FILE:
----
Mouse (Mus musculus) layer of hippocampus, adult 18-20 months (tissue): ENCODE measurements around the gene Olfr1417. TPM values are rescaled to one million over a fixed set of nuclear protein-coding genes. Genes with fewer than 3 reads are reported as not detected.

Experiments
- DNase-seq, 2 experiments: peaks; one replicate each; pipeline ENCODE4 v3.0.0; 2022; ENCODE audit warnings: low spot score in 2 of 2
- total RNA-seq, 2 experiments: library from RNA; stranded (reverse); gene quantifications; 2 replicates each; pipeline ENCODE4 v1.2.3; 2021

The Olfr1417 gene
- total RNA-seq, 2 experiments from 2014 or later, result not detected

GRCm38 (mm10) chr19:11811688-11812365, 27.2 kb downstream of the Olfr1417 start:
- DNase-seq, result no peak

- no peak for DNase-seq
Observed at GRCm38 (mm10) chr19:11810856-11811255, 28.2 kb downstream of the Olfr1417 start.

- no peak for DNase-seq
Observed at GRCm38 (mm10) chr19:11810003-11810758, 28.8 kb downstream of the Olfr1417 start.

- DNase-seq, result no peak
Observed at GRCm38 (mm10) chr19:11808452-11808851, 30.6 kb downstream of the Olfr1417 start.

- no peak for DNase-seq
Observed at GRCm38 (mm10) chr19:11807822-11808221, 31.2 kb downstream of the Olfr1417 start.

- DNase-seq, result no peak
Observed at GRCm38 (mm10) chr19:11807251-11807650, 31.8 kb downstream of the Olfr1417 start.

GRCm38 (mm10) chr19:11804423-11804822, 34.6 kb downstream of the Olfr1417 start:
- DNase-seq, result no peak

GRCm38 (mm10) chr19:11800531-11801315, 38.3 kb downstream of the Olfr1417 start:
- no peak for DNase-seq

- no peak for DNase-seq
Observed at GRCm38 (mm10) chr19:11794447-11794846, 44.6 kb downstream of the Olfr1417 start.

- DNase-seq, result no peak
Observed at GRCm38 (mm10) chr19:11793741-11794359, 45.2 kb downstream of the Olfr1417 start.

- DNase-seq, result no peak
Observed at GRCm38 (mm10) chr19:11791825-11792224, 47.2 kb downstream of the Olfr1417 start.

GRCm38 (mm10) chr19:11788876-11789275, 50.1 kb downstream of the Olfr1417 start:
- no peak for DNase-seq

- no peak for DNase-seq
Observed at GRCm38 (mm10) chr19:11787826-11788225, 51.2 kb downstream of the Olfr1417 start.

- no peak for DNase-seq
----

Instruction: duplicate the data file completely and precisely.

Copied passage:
Mouse (Mus musculus) layer of hippocampus, adult 18-20 months (tissue): ENCODE measurements around the gene Olfr1417. TPM values are rescaled to one million over a fixed set of nuclear protein-coding genes. Genes with fewer than 3 reads are reported as not detected.

Experiments
- DNase-seq, 2 experiments: peaks; one replicate each; pipeline ENCODE4 v3.0.0; 2022; ENCODE audit warnings: low spot score in 2 of 2
- total RNA-seq, 2 experiments: library from RNA; stranded (reverse); gene quantifications; 2 replicates each; pipeline ENCODE4 v1.2.3; 2021

The Olfr1417 gene
- total RNA-seq, 2 experiments from 2014 or later, result not detected

GRCm38 (mm10) chr19:11811688-11812365, 27.2 kb downstream of the Olfr1417 start:
- DNase-seq, result no peak

- no peak for DNase-seq
Observed at GRCm38 (mm10) chr19:11810856-11811255, 28.2 kb downstream of the Olfr1417 start.

- no peak for DNase-seq
Observed at GRCm38 (mm10) chr19:11810003-11810758, 28.8 kb downstream of the Olfr1417 start.

- DNase-seq, result no peak
Observed at GRCm38 (mm10) chr19:11808452-11808851, 30.6 kb downstream of the Olfr1417 start.

- no peak for DNase-seq
Observed at GRCm38 (mm10) chr19:11807822-11808221, 31.2 kb downstream of the Olfr1417 start.

- DNase-seq, result no peak
Observed at GRCm38 (mm10) chr19:11807251-11807650, 31.8 kb downstream of the Olfr1417 start.

GRCm38 (mm10) chr19:11804423-11804822, 34.6 kb downstream of the Olfr1417 start:
- DNase-seq, result no peak

GRCm38 (mm10) chr19:11800531-11801315, 38.3 kb downstream of the Olfr1417 start:
- no peak for DNase-seq

- no peak for DNase-seq
Observed at GRCm38 (mm10) chr19:11794447-11794846, 44.6 kb downstream of the Olfr1417 start.

- DNase-seq, result no peak
Observed at GRCm38 (mm10) chr19:11793741-11794359, 45.2 kb downstream of the Olfr1417 start.

- DNase-seq, result no peak
Observed at GRCm38 (mm10) chr19:11791825-11792224, 47.2 kb downstream of the Olfr1417 start.

GRCm38 (mm10) chr19:11788876-11789275, 50.1 kb downstream of the Olfr1417 start:
- no peak for DNase-seq

- no peak for DNase-seq
Observed at GRCm38 (mm10) chr19:11787826-11788225, 51.2 kb downstream of the Olfr1417 start.

- no peak for DNase-seq